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A "POLICE" photographer from the Ann Arbor Police Department focuses his
camera for one of several shots taken of student protesters at the Regents meet-
ing Thursday. According to Walter Stevens, Director of the University's Depart-
ment of Safety, the pictures were taken for "security" reasons."
City and 'U' security
tight at protest
By AMY SALTZMAN
As student protesters entered the
Regents meeting Thursday-their
mouths gagged in silent protest-a con-
tingent of University security officials
and Ann Arbor police stood on guard in
case of a violent outburst.
Despite prior assurance from
Washtenaw County Coalition Against
Apartheid (WCCAA) members that the
demonstration over the South African
divestment issue would remain
peaceful, University and city security
measures were tight at the meeting in
the Michigan Union Ballroom.
ALTHOUGH CAPTAIN Kenneth
Klinge of the Ann Arbor Police Depar-
tment would not give a figure as to the
number of officers on hand for the
demonstration, approximately 15 to 20
policemen clad in riot gear were obser-
ved in a small room to the side of the
ballroom-hidden from the public's
Klinge would not comment on the
secretive placement of these officers.
There were also eight University
security guards at yesterday's
meeting, according to Walter Stevens,
the Director of the University's Depar-
tment of Safety.
"WE HAVE TAKEN precautions, but
we don't anticipate any problems.
We're not here to hassle people,"
Although both Stevens. and Klinge
described thesecuritysmeasures as
routine for a demonstration such as
Thursday's a number of observers
found the conspicuous presence of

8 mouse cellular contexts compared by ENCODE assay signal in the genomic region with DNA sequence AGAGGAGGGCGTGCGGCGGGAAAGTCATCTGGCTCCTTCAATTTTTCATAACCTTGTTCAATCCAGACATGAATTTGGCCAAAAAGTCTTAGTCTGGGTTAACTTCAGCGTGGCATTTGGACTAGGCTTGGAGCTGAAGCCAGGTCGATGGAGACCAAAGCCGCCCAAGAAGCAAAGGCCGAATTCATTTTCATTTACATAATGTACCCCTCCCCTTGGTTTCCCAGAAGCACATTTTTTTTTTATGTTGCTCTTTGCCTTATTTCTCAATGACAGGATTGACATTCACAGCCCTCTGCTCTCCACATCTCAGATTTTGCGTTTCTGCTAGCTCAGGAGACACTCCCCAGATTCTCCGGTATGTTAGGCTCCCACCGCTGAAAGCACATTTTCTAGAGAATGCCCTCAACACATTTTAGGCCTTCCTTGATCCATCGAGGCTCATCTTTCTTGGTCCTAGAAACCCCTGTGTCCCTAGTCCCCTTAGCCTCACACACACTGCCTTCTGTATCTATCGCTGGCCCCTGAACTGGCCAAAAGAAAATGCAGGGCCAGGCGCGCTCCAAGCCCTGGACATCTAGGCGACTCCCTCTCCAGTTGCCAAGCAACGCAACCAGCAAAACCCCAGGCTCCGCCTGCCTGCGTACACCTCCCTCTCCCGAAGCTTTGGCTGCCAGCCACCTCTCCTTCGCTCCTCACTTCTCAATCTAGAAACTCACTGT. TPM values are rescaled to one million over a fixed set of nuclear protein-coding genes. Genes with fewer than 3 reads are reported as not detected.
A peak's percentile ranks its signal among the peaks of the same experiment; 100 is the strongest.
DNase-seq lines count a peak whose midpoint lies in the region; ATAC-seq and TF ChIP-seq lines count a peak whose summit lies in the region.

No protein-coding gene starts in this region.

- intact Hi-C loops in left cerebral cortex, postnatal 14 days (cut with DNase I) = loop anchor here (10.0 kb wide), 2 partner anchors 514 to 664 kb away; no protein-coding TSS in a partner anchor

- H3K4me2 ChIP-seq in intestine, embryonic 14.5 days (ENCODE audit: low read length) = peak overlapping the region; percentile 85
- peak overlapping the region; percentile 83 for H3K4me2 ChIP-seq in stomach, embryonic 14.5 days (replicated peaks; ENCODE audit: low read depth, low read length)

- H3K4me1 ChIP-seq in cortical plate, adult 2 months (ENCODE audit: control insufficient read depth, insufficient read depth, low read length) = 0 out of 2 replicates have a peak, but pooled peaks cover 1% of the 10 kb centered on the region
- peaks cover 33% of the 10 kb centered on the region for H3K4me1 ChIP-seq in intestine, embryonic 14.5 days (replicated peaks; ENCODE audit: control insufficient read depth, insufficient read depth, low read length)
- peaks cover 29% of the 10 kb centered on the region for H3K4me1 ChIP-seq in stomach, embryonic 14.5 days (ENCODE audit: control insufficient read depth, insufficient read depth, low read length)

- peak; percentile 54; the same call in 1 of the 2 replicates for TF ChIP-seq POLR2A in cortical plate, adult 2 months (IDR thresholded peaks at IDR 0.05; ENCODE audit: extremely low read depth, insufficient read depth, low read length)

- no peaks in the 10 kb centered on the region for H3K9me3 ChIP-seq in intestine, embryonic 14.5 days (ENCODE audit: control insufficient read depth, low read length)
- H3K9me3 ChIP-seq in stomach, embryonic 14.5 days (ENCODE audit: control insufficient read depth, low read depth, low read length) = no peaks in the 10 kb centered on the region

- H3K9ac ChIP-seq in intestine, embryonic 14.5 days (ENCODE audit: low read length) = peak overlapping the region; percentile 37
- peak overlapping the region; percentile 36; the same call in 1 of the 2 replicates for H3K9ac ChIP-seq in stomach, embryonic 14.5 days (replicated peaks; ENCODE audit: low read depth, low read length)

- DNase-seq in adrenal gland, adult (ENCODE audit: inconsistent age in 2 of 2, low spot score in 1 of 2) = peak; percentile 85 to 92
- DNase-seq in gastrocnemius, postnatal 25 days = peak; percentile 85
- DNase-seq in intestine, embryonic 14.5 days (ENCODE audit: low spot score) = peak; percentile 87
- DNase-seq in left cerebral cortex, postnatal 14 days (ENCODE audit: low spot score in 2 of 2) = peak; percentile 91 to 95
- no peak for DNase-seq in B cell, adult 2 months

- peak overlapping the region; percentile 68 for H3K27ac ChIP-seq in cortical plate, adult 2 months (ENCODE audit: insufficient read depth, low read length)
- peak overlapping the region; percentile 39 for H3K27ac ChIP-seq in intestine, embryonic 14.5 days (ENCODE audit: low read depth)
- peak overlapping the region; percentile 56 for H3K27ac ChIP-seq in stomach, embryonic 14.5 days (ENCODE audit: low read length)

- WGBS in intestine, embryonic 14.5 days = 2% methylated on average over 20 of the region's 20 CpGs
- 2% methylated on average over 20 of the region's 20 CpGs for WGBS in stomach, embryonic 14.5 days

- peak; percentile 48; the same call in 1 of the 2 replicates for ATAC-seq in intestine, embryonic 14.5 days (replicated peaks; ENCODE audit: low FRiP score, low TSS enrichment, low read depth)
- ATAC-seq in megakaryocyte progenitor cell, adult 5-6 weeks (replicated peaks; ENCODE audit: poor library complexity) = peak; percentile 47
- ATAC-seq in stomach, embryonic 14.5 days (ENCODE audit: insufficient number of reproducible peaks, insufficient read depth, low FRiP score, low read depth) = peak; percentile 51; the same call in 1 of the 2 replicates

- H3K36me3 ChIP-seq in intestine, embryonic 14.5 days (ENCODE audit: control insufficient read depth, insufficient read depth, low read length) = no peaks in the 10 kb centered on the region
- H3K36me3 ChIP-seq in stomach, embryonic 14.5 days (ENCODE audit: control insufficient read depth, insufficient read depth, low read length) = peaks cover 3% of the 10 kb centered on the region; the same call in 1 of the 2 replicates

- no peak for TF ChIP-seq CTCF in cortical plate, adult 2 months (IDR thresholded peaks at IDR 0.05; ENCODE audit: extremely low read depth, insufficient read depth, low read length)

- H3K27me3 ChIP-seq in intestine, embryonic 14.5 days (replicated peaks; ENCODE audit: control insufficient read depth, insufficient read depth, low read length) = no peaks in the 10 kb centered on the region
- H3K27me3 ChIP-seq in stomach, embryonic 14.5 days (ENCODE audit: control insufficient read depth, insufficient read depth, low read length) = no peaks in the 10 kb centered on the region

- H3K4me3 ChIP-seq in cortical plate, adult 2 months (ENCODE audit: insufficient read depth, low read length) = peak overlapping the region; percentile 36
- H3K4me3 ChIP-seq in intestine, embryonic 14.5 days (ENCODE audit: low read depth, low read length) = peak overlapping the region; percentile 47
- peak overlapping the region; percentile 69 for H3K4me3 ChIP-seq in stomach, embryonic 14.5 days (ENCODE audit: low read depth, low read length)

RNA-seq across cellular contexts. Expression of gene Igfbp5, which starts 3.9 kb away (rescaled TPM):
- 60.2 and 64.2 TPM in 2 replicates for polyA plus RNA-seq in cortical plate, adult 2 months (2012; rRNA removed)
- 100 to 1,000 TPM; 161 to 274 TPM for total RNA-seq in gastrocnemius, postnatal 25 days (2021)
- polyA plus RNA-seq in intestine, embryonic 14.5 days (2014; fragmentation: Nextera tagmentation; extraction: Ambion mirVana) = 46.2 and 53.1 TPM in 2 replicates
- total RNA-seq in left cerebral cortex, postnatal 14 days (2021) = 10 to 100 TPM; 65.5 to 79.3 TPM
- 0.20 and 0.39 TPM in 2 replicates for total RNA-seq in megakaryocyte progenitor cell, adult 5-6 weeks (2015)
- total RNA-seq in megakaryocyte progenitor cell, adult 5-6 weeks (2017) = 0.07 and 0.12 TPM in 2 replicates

"police" photographers' particularly
The photographers stood on a balcony
above the ballroom, snapping pictures
of protesters throughout the meeting.
Stevens initially said the photographers
were all from the media, but later
retracted that statement. "They're
probably police up there. It's a protec-
tion thing," he said.
KLINGE LATER confirmed that the
photographers were from the Ann Arbor
Police Department, and that the
demonstration was also being
WCCAA members took extreme
precuations to guard against any type
of violent eruptions and conferred with
security officials over the possibility of
such an outbreak. "It was important
that they (security officials) knew
ahead of time that we weren't going to
cause any violence. We didn't want to
be locked out of Fridr's meeting,"
said WCCAA member, F - I Hattis.
Despite these assui ances, Dave
Foulke, manager of security services in
the Housing Office, said "a lot of plan-
ning was done earlier in the week to
avoid physical confrontation."
Such a confrontation occurred at the
Regents meeting demonstration last
month, where two student proatesters
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